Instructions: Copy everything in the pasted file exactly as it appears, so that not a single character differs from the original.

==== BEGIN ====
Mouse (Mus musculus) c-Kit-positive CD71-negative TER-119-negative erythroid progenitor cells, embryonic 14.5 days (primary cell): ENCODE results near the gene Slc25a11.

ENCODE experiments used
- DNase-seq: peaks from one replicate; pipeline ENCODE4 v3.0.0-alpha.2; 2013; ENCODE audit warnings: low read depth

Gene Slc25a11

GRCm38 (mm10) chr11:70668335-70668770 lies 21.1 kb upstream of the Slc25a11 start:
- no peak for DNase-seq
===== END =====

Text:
Mouse (Mus musculus) c-Kit-positive CD71-negative TER-119-negative erythroid progenitor cells, embryonic 14.5 days (primary cell): ENCODE results near the gene Slc25a11.

ENCODE experiments used
- DNase-seq: peaks from one replicate; pipeline ENCODE4 v3.0.0-alpha.2; 2013; ENCODE audit warnings: low read depth

Gene Slc25a11

GRCm38 (mm10) chr11:70668335-70668770 lies 21.1 kb upstream of the Slc25a11 start:
- no peak for DNase-seq